The Basics

A More In-Depth Guide to Integrals

An integral sign used to denote integrals.

This symbol, an elongated s, represents an integral.


From a mathematical standpoint, integrals look at the area under curves of various functions. Integrals look at specific intervals on a function and finds the area bounded by the curve and the x-axis. Integrals are very useful in the real world, offering a way to look at how rates of change affect total amounts of items. In essence, integrals are the opposite of derivatives and exactly reverse what derivatives do to a function.

What can integrals be used to find?

  • Areas under curves
  • Volumes of 3D objects
  • Average values
  • Displacement of a moving body

Integrals can also help find average values on an interval, along with also being able to help find volumes of three dimensional shapes. Integrals are able to help find a lot of values that easily apply to the real world, and in useful ways too.

Integrals can be used for many applications, but to actually get a value an anti-derivative has to be taken in one of many ways.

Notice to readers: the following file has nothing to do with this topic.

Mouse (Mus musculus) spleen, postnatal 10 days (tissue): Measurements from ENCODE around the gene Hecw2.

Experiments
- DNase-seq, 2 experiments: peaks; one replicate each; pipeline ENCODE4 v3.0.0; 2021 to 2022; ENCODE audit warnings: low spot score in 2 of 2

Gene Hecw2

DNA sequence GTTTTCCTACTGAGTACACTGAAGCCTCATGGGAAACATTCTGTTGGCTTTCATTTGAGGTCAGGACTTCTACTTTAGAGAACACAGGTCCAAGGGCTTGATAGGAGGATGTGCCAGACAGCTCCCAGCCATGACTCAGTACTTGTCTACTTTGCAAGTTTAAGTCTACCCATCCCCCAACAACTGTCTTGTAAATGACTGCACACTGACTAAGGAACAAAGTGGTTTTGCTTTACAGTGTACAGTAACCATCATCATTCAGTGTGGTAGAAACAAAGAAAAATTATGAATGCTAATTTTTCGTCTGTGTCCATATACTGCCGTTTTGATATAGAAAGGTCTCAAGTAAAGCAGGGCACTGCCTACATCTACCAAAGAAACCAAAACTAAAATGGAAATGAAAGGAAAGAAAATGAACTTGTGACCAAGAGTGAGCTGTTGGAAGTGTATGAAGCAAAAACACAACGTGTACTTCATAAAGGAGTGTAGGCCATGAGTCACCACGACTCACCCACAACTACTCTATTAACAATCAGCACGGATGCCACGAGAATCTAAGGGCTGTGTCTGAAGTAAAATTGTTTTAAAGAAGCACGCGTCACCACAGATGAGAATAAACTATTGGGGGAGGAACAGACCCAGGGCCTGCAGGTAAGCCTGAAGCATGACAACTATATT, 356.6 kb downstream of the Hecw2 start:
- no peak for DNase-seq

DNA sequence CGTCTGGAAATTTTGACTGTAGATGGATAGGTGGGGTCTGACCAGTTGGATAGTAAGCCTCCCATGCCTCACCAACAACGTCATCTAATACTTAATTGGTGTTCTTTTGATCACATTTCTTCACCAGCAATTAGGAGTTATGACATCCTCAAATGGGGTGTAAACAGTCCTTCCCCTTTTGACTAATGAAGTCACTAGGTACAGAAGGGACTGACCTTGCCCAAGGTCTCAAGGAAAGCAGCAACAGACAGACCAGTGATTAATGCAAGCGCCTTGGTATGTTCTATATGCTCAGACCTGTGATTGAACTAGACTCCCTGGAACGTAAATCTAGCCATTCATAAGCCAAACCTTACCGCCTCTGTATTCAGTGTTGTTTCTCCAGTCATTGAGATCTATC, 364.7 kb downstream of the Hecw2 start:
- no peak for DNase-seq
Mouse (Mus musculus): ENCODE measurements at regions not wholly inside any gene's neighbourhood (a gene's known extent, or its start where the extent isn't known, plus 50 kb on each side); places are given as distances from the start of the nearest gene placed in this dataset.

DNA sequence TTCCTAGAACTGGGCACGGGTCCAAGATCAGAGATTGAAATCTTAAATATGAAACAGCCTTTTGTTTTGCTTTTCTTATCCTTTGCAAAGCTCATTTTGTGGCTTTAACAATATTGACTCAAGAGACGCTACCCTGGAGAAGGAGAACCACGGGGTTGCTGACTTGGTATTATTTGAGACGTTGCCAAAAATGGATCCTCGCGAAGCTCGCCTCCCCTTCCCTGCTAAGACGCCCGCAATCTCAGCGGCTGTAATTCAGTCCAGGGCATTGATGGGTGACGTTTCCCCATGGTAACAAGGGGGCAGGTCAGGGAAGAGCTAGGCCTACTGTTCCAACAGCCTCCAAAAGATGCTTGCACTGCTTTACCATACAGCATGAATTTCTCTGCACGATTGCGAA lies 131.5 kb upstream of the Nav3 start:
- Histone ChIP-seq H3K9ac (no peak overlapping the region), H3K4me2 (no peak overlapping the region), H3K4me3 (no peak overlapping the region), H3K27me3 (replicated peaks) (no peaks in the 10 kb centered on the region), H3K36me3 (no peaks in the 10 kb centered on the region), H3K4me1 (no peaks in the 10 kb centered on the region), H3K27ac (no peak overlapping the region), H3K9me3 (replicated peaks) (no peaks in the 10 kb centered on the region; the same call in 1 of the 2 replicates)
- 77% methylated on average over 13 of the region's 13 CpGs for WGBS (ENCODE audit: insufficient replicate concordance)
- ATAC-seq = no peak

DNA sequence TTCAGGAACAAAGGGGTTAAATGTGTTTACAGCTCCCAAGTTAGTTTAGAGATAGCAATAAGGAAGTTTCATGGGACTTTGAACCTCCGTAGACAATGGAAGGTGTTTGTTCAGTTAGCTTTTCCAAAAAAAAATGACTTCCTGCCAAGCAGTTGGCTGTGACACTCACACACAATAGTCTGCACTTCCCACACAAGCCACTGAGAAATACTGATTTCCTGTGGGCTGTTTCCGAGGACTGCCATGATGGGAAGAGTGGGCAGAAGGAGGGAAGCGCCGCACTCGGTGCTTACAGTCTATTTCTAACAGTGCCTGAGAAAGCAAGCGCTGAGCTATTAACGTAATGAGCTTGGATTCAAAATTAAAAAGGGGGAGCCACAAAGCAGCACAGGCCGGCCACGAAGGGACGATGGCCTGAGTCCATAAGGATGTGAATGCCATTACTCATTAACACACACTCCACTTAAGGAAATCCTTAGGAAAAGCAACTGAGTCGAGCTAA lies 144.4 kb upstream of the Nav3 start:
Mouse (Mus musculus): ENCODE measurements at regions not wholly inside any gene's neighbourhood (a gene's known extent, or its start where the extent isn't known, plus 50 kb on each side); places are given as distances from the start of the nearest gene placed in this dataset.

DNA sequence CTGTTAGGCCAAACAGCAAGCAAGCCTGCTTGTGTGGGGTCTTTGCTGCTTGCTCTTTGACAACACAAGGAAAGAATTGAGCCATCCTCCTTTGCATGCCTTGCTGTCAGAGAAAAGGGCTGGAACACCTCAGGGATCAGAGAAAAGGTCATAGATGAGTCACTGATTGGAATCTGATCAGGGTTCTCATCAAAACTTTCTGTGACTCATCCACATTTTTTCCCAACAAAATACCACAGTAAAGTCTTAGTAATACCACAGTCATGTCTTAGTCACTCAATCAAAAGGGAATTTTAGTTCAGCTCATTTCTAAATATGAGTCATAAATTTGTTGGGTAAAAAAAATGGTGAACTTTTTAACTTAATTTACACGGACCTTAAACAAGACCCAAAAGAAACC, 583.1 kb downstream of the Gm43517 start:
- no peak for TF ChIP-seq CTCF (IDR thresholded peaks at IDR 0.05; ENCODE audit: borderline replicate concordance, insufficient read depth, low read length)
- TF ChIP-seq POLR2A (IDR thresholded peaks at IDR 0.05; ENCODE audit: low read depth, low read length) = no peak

Methods of Integration
Substitution Partial Fractions Integration by Parts
Rewrite difficult expressions in terms of u, take the derivative for du and integrate an easier problem.
Trig Substitution:
Rewrite difficult expressions that might be hard with u-sub with trig functions to help simplify the expression and make the integration easier.
When working with a difficult rational function, factor the denominator into simpler terms and rewrite as multiple functions that are easier to integrate. When working with fuctions that are multiplied, split them into one part being easier to integrate and use variables u and v to represent each part, integrating v and deriving u.
An integral sign used to denote integrals.